RALEIGH, N.C. (AP) — Mike Dempsey never thought he would be a part of a second national tragedy.
On Sept. 11, 2001, Dempsey and thousands of others went to work in the World Trade Center in New York. Dempsey ended up under the point of impact when the second plane hit Tower 2 on that Tuesday morning. He was trampled by the evacuating crowd and was injured, but he survived.
On Oct. 1, 2017, Dempsey, 46, of Raleigh, was at the House of Blues at the Mandalay Bay Resort in Las Vegas when shots rang out from two windows of the hotel, 32 floors above him.
“You’re never the same person you were before the event happened,” Dempsey said. “The person you are after is a whole new person.”
Most Read Nation & World Stories
- Author Salman Rushdie stabbed on lecture stage in New York
- A child abductee's journey back
- FBI seized top secret documents in Trump estate search
- Anne Heche, TV, film and stage actor, dies at 53 from injuries sustained in L.A. car crash
- Sports on TV & radio: Local listings for Seattle games and events
It was the deadliest mass shooting in modern U.S. history. A lone gunman shot and killed 58 people and injured hundreds more at a concert from high above in his suite at the Mandalay Bay hotel.
Dempsey was in Vegas to visit and celebrate with friends. He’s a frequent visitor to the area, and always stays at Mandalay Bay.
“It’s my home away from home, and it feels violated,” Dempsey said. “It’s going to feel weird going back.”
Dempsey said he’ll return to Mandalay Bay, but just like Ground Zero in New York, the place is forever changed for him.
“When I go back downtown now and see the Freedom Tower, it’s not the same World Trade Center that I worked in for all those years,” Dempsey said. “But there’s a new normal you have to find. And I’ve found the best way to conquer your fears is to face them.”
Dempsey said he’ll be dealing with the trauma of Vegas for a while, just like he did 16 years ago in New York.
“I’ll be looking twice at everyone, because who knows? That guy could have been eating lunch next to me,” Dempsey said of the Vegas shooter. “Loud sounds will probably bother me; things are going to change. But I’m trying to get back to normal as much as possible.”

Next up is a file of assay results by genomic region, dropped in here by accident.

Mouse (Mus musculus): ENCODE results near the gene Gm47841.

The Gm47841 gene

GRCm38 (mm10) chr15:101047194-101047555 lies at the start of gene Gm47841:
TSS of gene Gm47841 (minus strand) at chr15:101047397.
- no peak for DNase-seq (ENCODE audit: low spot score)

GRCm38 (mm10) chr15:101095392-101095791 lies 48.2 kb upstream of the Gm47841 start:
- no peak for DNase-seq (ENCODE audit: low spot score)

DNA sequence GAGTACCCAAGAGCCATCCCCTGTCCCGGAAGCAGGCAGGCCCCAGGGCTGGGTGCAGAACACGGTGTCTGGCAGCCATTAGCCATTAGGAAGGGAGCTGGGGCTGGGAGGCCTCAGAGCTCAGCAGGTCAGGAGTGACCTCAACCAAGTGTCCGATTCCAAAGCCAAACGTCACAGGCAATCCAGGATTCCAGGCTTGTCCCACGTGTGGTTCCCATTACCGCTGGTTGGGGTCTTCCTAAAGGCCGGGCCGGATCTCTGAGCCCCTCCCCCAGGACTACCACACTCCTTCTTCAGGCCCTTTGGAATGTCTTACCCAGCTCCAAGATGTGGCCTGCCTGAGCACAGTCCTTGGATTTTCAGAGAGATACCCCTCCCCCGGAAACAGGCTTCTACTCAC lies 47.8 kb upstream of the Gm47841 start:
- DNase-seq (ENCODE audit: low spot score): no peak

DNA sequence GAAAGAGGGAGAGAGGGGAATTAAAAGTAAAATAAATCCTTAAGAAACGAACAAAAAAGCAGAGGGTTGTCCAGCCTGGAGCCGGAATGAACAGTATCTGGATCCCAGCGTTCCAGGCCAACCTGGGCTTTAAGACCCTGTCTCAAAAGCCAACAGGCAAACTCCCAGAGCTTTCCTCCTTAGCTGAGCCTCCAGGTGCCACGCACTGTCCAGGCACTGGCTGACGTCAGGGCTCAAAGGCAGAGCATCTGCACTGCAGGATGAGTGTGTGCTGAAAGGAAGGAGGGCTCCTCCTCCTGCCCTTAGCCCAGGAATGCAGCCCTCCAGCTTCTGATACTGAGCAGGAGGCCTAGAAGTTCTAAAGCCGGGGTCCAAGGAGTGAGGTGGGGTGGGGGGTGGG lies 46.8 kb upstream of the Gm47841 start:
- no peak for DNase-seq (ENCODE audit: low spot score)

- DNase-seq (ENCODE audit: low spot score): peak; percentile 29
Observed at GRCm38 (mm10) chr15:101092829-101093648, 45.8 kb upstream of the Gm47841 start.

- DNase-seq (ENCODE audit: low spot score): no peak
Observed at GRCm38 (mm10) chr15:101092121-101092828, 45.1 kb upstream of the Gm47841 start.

For Dempsey, that means coming back to Raleigh to his two daughters, continuing his work as a banking consultant and keeping up with the charitable organizations he’s part of that help benefit 9/11 victims and their families.
“Every one of us that went through 9/11 had our own journeys and how we moved forward,” Dempsey said. “Every path was different. I chose a path that immersed me in charity work to help the families and survivors.”
For 16 years, Dempsey has been part of the Sept. 11 Education Trust and other groups. Now he’s looking to help Vegas, too.
“When you go through something like this, you’re joined by a common bond,” Dempsey said.
Dempsey remembered the dust and debris that enveloped downtown New York when Tower 2 collapsed. He remembered the sky going dark.
He remembers the sound of the gunshots in Vegas, the people screaming. A young man fleeing the concert on the casino floor, wounded.
“Those are images you can’t ever get over,” he said.
It was chaos and confusion in Vegas, Dempsey said. For 20 minutes or so, no one was sure what was happening. No one knew where the danger was coming from. No one knew how many attackers there were.
And social media didn’t help.
“That’s what’s so different about Vegas compared to 9/11,” he said. “Back then I didn’t have to worry about what was going on Facebook, the conspiracy theorists and the rumors.”
Well-meaning friends texted Dempsey, telling him unconfirmed (and ultimately inaccurate) information about a coordinated international terrorist attack, including Vegas.
“There was a lot of false news spread about,” he said. “People were using words like ‘terrorist attack’ and ‘sniper’ but no one really knew.”
But Dempsey got home safe and unharmed. Just like 16 years ago, he’s dealing with survivor’s guilt and trauma from his experiences. But he’s trying to move on and thinking of those most affected.
“Maybe God has a plan for me, and I can help,” he said. “Instead of being angry or upset, I’m going to try to find what the families and survivors are going to need.”
A GoFundMe campaign was started for victims and their families by a county commissioner in Vegas. The campaign had raised nearly $10.5 million as of 6 p.m. Tuesday, eight days after it began. More than 84,000 people have donated so far.
To donate to the Las Vegas victim’s fund, go to www.gofundme.com/dr2ks2-las-vegas-victims-fund.
Information from: The News & Observer, http://www.newsobserver.com